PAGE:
Keeping Gear Dry Inside Backpack

8:47 a.m. on November 23, 2010 (EST)
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How do you keep your gear dry in the worst scenario? Say its been raining for three days and now you have to cross a river thats up to your waist and its gonna be cold tonight so that goose-down sleeping bag and puffy down sweater must be bone dry. Whats your favorite tried and true methods?

9:21 a.m. on November 23, 2010 (EST)
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I used to damn the weight and line my pack with a canoe dry bag if I thought I was in for really wet weather. Otherwise isolate stuff in ziplocs, line stuff sacks with plastic bags, etc.

Problem: waterproofing keeps moisture in as well as it does out :-(

9:38 a.m. on November 23, 2010 (EST)
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All my clothes are kept in lightweight drybags. All small items that must be dry are either kept in small lightweight drybags or in ziplocs. Of course if it is wet out I keep my pack covered. Even in a daylong sideways downpour I haven't had anything get wet yet. I also carry at least one contractor  trashbag that I will put everything in If I have to cross a swollen river or stream. Rain won't normally get into the ziplocs or drybags, but complete submersion is another story.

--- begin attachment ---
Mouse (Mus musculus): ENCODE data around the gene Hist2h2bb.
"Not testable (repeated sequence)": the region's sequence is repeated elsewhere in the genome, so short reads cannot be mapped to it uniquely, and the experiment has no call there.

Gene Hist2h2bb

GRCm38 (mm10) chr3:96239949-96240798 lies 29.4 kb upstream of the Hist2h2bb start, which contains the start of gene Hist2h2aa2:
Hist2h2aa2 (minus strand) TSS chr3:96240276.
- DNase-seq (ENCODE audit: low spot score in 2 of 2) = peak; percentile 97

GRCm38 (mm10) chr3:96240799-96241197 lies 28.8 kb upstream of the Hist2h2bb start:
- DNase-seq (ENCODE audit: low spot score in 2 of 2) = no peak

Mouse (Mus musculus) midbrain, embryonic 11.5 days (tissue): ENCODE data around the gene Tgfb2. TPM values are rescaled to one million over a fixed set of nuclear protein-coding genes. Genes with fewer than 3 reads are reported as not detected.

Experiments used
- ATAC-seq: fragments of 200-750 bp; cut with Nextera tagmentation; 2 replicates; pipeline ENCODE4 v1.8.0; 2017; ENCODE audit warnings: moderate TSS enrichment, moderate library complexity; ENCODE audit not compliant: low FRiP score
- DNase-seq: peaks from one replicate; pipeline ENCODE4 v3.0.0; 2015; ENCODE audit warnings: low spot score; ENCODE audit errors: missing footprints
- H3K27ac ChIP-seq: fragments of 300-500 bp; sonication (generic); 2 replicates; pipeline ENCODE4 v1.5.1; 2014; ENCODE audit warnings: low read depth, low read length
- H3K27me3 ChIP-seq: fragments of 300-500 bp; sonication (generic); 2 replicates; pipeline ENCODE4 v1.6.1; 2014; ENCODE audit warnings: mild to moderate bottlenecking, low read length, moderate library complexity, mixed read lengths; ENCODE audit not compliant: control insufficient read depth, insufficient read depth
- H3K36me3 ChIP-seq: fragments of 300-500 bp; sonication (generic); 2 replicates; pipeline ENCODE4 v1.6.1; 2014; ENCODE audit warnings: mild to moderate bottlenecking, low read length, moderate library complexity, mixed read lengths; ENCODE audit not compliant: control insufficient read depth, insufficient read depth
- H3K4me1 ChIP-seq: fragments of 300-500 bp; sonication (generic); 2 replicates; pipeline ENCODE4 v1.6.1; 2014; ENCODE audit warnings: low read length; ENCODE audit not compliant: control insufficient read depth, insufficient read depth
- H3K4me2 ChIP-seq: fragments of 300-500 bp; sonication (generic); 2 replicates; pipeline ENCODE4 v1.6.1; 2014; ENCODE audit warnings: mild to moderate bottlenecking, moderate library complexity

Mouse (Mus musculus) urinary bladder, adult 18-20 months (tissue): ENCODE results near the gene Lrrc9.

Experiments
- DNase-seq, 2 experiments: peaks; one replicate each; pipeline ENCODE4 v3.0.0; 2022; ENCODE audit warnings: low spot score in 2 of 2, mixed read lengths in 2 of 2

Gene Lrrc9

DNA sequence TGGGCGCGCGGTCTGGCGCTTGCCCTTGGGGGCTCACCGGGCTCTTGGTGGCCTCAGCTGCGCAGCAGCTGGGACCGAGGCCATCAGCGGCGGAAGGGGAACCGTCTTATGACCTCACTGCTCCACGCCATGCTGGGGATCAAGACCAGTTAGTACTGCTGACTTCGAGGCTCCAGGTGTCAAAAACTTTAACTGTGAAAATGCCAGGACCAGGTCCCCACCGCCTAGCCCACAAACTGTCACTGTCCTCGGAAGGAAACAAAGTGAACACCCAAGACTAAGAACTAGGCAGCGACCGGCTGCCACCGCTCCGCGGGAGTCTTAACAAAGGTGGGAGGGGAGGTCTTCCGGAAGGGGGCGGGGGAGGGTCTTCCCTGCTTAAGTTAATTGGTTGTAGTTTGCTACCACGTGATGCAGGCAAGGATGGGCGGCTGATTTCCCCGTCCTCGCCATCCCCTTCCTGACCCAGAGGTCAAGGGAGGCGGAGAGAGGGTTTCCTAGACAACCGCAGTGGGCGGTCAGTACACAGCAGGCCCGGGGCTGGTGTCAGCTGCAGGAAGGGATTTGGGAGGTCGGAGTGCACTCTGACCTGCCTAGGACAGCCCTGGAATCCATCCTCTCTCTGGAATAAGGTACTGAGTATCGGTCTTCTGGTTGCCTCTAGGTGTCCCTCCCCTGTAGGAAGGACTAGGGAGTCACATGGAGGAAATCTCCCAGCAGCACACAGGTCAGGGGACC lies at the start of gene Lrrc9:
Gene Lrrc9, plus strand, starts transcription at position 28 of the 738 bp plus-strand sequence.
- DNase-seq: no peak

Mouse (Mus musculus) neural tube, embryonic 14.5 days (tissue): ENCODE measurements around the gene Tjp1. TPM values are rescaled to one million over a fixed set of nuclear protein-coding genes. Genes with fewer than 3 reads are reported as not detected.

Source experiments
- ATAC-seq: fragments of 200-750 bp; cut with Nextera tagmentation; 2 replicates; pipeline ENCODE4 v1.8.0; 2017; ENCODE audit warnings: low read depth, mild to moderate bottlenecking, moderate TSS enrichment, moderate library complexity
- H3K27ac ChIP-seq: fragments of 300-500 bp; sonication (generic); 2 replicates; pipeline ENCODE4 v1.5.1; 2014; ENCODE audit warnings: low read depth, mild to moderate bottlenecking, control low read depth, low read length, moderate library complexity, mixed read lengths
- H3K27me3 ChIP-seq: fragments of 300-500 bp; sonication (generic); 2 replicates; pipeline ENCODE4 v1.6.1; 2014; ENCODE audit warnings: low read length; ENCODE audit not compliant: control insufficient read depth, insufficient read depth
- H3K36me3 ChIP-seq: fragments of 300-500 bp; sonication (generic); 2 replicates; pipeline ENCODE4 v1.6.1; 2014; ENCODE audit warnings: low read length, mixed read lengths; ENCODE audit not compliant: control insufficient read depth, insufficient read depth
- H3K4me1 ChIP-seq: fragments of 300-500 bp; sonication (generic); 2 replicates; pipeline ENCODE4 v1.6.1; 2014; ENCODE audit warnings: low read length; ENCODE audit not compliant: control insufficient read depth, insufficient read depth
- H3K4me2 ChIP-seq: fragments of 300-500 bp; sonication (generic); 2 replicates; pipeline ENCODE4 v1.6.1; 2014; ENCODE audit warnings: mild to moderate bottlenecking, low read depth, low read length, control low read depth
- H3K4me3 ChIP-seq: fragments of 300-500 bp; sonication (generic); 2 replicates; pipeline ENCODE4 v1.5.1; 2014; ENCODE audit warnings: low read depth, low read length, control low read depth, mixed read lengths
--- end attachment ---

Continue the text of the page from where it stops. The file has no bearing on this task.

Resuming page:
2:12 p.m. on November 23, 2010 (EST)
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BigRed and Gonzan pretty much covered it. Ziplocs are cheap and come in sizes up to 5 gallon (hard to find, but WalMart often has the larger sizes, as does Tap Plastics). Eagle Creek and a couple others have plastic "organizer" bags (which also have one-way valves to squeeze the air out and help with compacting the gear a lot). Current drybags are pretty light - Sea to Summit and Granite Gear have some very light ones that seem pretty durable. I used the Sea to Summit light-weight ones in the rain forests in Tanzania. And I have used plastic garbage and trash bags as pack liners (compactor and contractor bags are much heavier duty). They all work to some extent.